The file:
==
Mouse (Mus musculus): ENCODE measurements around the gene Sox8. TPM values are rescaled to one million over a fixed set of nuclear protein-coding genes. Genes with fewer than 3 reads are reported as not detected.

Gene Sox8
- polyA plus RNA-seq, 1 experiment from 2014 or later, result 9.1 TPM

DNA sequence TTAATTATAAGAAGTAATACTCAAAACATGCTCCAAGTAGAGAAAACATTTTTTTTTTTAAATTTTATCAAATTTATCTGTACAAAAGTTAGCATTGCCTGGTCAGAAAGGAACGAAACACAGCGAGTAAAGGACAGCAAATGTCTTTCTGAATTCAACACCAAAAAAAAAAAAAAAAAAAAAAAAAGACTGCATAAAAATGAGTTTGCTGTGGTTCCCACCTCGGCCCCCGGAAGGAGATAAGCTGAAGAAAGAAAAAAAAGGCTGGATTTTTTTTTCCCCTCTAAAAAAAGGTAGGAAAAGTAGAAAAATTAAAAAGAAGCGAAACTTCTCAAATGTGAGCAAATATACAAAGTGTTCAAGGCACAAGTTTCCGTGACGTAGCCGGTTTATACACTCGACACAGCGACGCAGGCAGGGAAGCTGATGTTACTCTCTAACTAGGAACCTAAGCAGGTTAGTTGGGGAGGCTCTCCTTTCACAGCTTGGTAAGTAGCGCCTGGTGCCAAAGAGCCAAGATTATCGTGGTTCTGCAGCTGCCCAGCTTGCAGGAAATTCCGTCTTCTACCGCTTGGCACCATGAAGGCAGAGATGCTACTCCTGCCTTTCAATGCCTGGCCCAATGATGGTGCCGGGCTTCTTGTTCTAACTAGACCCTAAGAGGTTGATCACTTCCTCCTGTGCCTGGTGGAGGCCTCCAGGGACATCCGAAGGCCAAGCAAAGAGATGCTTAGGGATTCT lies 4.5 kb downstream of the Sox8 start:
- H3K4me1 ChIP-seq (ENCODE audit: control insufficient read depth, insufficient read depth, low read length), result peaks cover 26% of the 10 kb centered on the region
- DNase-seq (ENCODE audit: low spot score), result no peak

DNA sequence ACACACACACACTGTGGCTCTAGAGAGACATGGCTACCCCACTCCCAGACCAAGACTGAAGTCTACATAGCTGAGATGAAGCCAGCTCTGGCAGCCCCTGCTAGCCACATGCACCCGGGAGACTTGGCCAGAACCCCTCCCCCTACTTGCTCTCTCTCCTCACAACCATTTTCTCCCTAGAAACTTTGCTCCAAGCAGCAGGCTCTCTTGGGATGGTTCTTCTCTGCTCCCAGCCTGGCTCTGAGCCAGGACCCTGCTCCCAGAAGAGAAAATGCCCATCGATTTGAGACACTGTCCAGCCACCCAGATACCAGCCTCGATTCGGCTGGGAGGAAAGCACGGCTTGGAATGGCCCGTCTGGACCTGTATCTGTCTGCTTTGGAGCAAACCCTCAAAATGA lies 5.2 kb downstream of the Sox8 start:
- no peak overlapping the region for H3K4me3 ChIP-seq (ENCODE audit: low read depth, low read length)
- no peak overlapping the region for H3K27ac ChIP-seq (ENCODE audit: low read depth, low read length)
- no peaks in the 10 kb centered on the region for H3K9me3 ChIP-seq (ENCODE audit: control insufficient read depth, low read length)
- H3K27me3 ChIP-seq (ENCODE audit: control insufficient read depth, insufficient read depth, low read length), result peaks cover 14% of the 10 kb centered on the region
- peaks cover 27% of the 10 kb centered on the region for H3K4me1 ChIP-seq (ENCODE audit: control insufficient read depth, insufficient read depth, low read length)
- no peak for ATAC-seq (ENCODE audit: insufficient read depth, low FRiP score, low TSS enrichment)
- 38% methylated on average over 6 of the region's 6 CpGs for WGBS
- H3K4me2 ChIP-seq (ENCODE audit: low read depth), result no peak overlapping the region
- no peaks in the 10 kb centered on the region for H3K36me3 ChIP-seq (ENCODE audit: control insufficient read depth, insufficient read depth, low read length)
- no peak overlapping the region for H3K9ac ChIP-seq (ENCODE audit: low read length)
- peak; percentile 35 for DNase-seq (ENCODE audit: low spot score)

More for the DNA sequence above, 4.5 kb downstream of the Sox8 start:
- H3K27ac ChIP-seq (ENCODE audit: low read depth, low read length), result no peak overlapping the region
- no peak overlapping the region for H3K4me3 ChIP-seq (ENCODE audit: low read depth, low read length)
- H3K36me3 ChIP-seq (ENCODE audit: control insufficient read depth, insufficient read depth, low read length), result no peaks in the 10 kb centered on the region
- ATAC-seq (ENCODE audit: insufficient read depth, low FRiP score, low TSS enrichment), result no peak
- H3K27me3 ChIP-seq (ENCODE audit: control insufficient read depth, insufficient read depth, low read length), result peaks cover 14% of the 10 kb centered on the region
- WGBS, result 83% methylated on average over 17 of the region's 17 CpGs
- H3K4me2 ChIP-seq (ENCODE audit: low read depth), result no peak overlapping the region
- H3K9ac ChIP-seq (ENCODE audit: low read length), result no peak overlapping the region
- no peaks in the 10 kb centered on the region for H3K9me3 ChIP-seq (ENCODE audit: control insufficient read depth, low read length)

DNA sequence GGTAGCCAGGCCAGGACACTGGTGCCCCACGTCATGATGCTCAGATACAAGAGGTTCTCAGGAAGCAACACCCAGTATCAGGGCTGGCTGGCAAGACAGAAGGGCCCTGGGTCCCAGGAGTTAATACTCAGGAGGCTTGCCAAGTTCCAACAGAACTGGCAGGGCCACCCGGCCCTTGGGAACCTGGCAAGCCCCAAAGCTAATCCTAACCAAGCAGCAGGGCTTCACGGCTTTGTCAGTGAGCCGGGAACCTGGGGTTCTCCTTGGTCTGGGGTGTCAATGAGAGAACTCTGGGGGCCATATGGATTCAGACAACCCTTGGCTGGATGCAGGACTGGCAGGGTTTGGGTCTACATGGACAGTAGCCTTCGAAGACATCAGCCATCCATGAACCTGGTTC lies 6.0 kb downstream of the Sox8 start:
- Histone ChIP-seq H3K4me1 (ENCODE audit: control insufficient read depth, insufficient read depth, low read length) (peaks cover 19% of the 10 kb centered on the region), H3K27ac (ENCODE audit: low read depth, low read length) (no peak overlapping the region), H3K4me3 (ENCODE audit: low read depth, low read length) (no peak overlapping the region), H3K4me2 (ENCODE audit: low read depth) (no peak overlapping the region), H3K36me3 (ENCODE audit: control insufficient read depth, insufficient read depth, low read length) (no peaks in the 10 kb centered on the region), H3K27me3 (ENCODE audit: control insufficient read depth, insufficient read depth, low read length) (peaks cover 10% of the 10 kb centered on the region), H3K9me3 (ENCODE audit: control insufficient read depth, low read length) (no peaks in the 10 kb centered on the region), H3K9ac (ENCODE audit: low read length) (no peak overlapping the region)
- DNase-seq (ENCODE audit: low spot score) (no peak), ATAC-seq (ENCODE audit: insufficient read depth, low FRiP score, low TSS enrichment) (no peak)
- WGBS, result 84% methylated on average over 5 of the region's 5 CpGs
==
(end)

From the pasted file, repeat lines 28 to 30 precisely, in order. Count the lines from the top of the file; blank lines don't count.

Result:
- no peaks in the 10 kb centered on the region for H3K9me3 ChIP-seq (ENCODE audit: control insufficient read depth, low read length)

DNA sequence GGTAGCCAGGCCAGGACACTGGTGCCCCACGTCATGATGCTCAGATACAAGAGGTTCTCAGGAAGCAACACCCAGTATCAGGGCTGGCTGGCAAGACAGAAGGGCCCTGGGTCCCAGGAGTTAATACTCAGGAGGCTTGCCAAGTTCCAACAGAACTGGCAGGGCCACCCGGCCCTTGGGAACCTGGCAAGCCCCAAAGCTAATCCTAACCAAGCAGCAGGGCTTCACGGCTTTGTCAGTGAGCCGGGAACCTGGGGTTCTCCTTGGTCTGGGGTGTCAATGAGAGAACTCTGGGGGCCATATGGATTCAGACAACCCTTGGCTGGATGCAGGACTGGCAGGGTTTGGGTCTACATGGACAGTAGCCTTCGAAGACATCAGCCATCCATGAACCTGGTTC lies 6.0 kb downstream of the Sox8 start:
- Histone ChIP-seq H3K4me1 (ENCODE audit: control insufficient read depth, insufficient read depth, low read length) (peaks cover 19% of the 10 kb centered on the region), H3K27ac (ENCODE audit: low read depth, low read length) (no peak overlapping the region), H3K4me3 (ENCODE audit: low read depth, low read length) (no peak overlapping the region), H3K4me2 (ENCODE audit: low read depth) (no peak overlapping the region), H3K36me3 (ENCODE audit: control insufficient read depth, insufficient read depth, low read length) (no peaks in the 10 kb centered on the region), H3K27me3 (ENCODE audit: control insufficient read depth, insufficient read depth, low read length) (peaks cover 10% of the 10 kb centered on the region), H3K9me3 (ENCODE audit: control insufficient read depth, low read length) (no peaks in the 10 kb centered on the region), H3K9ac (ENCODE audit: low read length) (no peak overlapping the region)